Your Future EV: Self-Charging Ford EV Might Not Be That Far Away
This time on “Your Future EV,” we’ve got folding suitcase bikes, IBM taking control of electric vehicle charging through the cloud, and Ford letting your EVs charge themselves thanks to GPS. It’s (potentially) a brave new world of plug-in vehicles. As always, patents don’t automatically mean products, but sifting through the USPTO is always a good time if you’re the right kind of EV nerd. Here’s the latest.
Ford using GPS to automatically charge your EV
Patent says: “A method of positioning an electric vehicle, such as a battery electric vehicle, plug-in hybrid electric vehicle, or similar vehicle relative to a charging point includes receiving at the vehicle a global positioning system (GPS) signal, receiving at the vehicle a global positioning system correction signal, correcting the global positioning system signal using the global positioning system correction signal, and positioning the vehicle relative to the charging point using the corrected global positioning system signal such that the vehicle can be charged by the charging point.”
What this might mean: That blurb pasted above seems to be a convoluted way to say that Ford wants to make your plug-in vehicle automatically go charge itself using GPS locator data. What’s interesting is that Ford doesn’t need fully autonomous technology to make this work, since the patent talks about using a car’s “automatic parking assist system.” That’s the kind of thing that’s in a lot of higher-end models today, so once Ford adopts wireless charging or a Tesla-style creepy charging robot arm, self-charging EVs could be good to go.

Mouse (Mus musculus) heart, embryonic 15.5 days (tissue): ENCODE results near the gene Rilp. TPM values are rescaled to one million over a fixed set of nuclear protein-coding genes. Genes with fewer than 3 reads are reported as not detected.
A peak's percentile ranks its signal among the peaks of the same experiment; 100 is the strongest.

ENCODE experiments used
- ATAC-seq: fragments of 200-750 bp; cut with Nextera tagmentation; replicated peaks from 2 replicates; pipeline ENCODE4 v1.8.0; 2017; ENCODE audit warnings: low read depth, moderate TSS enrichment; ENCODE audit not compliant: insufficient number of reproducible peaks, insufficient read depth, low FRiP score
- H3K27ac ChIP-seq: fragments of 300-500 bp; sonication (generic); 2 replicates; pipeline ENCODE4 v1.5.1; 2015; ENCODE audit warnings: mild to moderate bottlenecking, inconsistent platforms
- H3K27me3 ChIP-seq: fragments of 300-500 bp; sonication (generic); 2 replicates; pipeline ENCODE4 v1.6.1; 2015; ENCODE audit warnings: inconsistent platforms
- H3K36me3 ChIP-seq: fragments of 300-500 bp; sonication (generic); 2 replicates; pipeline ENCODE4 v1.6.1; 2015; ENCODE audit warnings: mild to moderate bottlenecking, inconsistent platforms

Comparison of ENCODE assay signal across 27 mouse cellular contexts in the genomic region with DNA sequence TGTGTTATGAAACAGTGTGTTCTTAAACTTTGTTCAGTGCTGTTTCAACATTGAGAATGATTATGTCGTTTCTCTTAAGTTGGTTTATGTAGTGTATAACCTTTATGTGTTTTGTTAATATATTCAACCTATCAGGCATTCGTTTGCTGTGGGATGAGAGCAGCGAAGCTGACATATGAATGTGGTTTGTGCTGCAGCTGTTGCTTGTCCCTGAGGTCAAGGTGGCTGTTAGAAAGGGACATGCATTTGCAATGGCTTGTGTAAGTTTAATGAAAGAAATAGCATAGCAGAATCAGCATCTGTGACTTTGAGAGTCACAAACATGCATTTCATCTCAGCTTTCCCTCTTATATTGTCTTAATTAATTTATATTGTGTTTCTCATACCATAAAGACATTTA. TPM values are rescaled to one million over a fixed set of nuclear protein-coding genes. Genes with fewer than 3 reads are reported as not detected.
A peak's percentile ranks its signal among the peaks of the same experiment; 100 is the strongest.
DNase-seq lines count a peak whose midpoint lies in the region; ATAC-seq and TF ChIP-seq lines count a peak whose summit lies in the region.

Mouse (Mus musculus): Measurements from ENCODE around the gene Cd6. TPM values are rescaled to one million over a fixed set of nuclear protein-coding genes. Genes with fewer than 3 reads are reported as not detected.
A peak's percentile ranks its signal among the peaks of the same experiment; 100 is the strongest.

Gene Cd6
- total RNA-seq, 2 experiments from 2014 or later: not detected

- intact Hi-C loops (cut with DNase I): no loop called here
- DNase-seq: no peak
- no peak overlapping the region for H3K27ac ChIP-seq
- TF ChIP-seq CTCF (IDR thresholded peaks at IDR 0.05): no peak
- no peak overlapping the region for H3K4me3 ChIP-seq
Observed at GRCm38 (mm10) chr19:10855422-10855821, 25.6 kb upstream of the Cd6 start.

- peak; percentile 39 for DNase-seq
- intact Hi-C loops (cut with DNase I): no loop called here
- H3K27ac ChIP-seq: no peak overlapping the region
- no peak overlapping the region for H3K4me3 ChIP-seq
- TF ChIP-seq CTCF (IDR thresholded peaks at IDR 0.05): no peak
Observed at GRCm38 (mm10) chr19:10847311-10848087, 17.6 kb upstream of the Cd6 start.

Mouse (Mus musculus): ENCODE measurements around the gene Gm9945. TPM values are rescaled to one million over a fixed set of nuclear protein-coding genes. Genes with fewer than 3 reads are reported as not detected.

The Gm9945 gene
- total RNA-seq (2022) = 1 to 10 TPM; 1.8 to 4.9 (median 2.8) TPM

GM’s EV WiFI Hotspot
Patent says: “A system and method of operating a mobile hotspot at a vehicle … while the vehicle is powered off when the vehicle is connected to the external power source via the charging port.”
What this might mean: GM already puts WiFi hotspots into a lot of its vehicles (as do other automakers), but that service doesn’t do a lot of good when the car is turned off. With all of the battery power sitting in an EV, though, you could run the hotspot off of the on-board energy. GM’s latest idea is to let your car keep pumping out an Internet signal when it’s plugged into a charger. As long as Chevy is going to offer unlimited data, making that data available all the time would be pretty sweet.
An EV that folds up into your luggage
Patent says: “The teachings provided herein are generally directed to compact vehicle drive mechanisms that can be used in the design of a foldable, carry-on vehicle.”
What this might mean: Invented by Jon P. Moldestad for MDM Productivity, this quirky little EV isn’t exactly going to be the next big thing from Tesla. But, when it comes to unusual modes of transportation, the ever-increasing capacity of batteries and miniaturization of driver mechanisms, as the patent says. Even if something like this never sees the light of day, a tiny electric bike that folds up into a small suitcase sounds cool to us.
IBM is still thinking about managing your EVs
Patent says: ” A computer selects an available electric vehicle having a highest exchange score to perform an exchange at a selected charging station with another electric vehicle that has an insufficient battery charge level to reach a travel destination of the another electric vehicle.”
What this might mean: Back in 2011, IBM published a report about using the cloud to manage and charge a fleet of EVs. Called Intelligent Electric Vehicle Enablement Offering, it looked at ways, “to manage the increasing and variable load of electric vehicles in order to avoid overloading distribution equipment and to help ensure that charging is optimized in accordance with multiple grid conditions.” The patent above wasn’t filed until late 2015, so this is something that Big Blue isn’t done trying to figure out how to best get all the electric vehicles we have – and are about to have – charged up and ready to go. This isn’t IBM’s only EV work, either. The company has worked on a number of EV-focused endeavors, including lithium-air batteries and using Watson as an autonomous driver.